My Disappointment for the Day: News, Steve Jobs, and Plato

Yesterday started out nicely enough. On deck yesterday in my course on Christianity and Media: Plato’s discussions of the arts in The Republic (books 2, 3 and 10) and the First Amendment to the U.S. Constitution. The grandfather of criticism and the great articulation of freedom of expression. The goal of the class was to start exploring different approaches to interpretation of art and media. What does media do and how do we know that it has succeeded? Does good art portray reality accurately, express the emotions of the artist, or teach lessons? Is the First Amendment’s guarantee of free speech and press an unlimited right, or are there times when the right may be legitimately curtailed? My students were great, offering some profound insights and unpacking the complexity of the question.

Steve Jobs and the News

All of that was floating around in my mind as I returned to my office to read the tech news. Of note was a Reuters report about the “civil lawsuit brought by five tech workers against Apple Inc, Google Inc, Intel Corp and others, alleging an illegal conspiracy to eliminate competition for each other’s employees and drive down wages.” The companies seem to have agreed not to poach each other’s employees, which seems to be a common practice, but also seems to be illegal. I say “seems” because I’m not a lawyer and am not really able to say for sure. Morally questionable, in any case. But that’s just context, not the point.


For Amusement Only? Growing up with Technology

Over the Christmas holiday, my son and I were talking about video game arcades. I spent so much time in them during junior high. That and at the roller rink, where I first played Pong, Missile Command, and Space Invaders. Good times, mostly with my brother. My son hasn’t been to one and really wants to go.

Last week Laura June at the Verge published a great piece on the rise and fall of the video arcade. It is a long and richly detailed piece that is worth every minute you’ll spend with it. It is full of excellent social history, but these bits really struck me:

Like shopping malls and roller skating rinks, they were safe, isolated areas where kids and teenagers could hang out, and, with a reasonable amount of money, spend hours without their parents. Bill Disney, a pinball enthusiast and owner of The Pinball Gallery in Downingtown, Pennsylvania, says of his younger years that “most parents, they basically didn’t know what their kids were doing any time of the day. They were on their bikes, out the whole day,” and “they didn’t care where they were.” This laid-back attitude varied by family, as well as by geography, but the relative autonomy of older children in the ‘50s, ‘60s, ‘70s, and early 1980s, was much greater than it would be moving into the ‘90s. Films of the early ‘80s such as E.T. and The Wizard show typical, American kids, left to their own devices, playing video games and capturing aliens with their friends while their parents are at work…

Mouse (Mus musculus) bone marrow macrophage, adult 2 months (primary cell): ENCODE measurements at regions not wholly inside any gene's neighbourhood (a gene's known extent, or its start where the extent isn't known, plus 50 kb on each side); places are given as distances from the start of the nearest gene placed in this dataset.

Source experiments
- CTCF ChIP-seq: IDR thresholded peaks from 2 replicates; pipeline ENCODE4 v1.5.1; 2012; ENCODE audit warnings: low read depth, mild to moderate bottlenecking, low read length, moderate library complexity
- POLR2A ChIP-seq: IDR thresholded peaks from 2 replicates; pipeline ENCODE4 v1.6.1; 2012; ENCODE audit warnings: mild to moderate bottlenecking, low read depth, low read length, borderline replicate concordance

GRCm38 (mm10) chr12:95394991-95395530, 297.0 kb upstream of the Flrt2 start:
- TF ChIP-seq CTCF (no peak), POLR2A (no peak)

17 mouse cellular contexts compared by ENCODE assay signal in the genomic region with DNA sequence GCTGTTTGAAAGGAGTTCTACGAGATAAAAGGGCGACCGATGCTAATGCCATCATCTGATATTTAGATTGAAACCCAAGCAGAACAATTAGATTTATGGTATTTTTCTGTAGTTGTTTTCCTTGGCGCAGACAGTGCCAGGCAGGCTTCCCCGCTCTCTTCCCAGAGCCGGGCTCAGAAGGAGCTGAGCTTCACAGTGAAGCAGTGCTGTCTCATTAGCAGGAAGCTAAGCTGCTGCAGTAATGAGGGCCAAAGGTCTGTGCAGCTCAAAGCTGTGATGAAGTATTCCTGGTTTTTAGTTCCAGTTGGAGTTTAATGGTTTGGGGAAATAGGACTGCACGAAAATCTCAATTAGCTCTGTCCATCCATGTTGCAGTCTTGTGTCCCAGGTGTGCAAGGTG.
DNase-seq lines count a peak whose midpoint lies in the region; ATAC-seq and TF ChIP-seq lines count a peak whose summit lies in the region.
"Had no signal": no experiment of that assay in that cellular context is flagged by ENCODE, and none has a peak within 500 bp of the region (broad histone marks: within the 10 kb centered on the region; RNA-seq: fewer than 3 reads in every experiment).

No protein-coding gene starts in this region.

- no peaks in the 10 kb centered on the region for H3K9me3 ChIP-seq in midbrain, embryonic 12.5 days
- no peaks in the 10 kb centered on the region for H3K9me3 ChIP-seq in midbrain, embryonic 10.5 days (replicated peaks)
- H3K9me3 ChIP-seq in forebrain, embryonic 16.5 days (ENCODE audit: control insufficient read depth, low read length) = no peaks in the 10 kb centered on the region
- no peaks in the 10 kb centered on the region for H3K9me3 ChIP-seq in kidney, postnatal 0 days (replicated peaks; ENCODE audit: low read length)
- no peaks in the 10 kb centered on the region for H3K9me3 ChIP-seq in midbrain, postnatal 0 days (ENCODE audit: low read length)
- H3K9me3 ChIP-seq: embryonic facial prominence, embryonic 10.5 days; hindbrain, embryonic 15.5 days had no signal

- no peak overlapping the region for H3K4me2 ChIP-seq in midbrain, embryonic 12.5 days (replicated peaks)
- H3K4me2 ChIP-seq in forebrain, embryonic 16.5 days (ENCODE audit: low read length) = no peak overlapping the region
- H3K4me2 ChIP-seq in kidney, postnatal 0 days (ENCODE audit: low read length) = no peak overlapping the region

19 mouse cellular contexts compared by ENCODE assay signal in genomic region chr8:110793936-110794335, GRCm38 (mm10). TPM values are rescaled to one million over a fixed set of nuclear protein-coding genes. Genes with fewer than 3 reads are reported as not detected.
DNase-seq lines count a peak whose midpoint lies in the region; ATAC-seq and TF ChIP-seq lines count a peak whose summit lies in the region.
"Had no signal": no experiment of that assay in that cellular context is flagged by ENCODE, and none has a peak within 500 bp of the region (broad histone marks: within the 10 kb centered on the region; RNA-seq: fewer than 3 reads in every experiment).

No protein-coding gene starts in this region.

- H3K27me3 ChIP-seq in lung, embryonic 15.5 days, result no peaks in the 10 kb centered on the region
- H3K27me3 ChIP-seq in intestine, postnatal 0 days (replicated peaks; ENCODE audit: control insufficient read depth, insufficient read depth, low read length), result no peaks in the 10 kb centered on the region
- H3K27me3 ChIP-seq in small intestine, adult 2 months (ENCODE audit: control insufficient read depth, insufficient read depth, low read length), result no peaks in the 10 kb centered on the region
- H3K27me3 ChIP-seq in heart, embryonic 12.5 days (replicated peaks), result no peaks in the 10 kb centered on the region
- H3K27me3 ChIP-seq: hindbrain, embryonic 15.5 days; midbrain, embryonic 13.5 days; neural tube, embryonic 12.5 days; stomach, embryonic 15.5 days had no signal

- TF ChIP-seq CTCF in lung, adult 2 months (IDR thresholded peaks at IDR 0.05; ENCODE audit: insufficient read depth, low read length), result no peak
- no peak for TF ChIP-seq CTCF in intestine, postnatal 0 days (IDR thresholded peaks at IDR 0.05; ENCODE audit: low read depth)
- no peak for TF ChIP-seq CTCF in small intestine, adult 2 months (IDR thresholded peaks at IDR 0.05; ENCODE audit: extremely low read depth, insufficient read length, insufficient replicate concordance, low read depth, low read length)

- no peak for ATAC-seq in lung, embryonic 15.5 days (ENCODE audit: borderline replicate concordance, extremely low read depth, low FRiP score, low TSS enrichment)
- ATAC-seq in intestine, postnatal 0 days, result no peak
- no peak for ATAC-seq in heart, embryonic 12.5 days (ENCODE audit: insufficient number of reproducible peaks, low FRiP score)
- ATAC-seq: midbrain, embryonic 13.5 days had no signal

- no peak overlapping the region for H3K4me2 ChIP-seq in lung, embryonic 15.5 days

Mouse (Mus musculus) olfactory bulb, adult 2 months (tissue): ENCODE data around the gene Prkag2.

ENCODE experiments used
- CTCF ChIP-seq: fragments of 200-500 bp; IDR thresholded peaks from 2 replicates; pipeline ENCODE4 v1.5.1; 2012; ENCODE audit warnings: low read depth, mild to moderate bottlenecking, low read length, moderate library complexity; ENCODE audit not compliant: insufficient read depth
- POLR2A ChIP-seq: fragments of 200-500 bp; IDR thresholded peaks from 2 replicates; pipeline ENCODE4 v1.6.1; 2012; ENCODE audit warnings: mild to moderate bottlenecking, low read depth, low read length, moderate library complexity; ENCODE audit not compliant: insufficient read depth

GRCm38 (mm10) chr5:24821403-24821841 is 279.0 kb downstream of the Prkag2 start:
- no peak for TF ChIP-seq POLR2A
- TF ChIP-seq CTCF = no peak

Tech Press Flubs the Ed-tech Story (Again): Minnesota and Coursera Edition

This past week saw some fireworks over changes in the language of the Coursera license agreement. Seems that they were contacted by the state of Minnesota about registration of degree-granting institutions and decided to change their terms of service. Ok.

Here’s my paraphrase of the story that the tech press told: Minnesota won’t let its citizens take online classes. Obviously, Minnesota is a fascist state that wants to control every aspect of people’s lives, including how and when they think. How dare a state stifle innovation!? This sort of stuff was the core of quite a few stories that felt, to me, reactionary, off the cuff, melodramatic, and snarky. Ars Technica seems to have been the first organization to research the situation. The title of their story says it all: No, Minnesota did not kick Coursera out of the state. (Check out the transcript of the letter to Coursera from George R. Roedler, Jr., Manager of Institutional Registration & Licensing in the churnalisticly titled story “Is Minnesota cracking down on MOOCs?” )

So, what gives?


A Modest Proposal for Fanboys

Omar Gallaga at CNN dreams the impossible dream for Apple vs. Samsung: A Peace Treaty.

WHEREAS, the respective Parties, the Apple Fanboys also known as “Apple Fanbois,” “Fanb0yz,” “iPhoners” or simply “The Mac Faithful,” among many other names and the Samsung Fanboys also known as “Apple H4terz,” “Galaxians” or “Androiders” seek a lasting peace, both online and off, and…

WHEREAS, online forums, queues for new products and technology blogs have become polluted with smack talk, useless feature comparisons and Photoshopped ads meant to deride and belittle each others device preference, and… Apple vs. Samsung: Tale of two countries The Number: Samsung the new Apple?

WHEREAS both sets of Parties recognize that a competitive market is both critical and necessary for continued technological innovation to benefit all, especially early adopters…NOW, THEREFORE, the Parties agree to abide by the agreements herein, enumerated in the terms of the articles set forth below:…

Pretty humorous—which is really the only way to react to the absurd behavior out there.

via Shawn King at The Loop.

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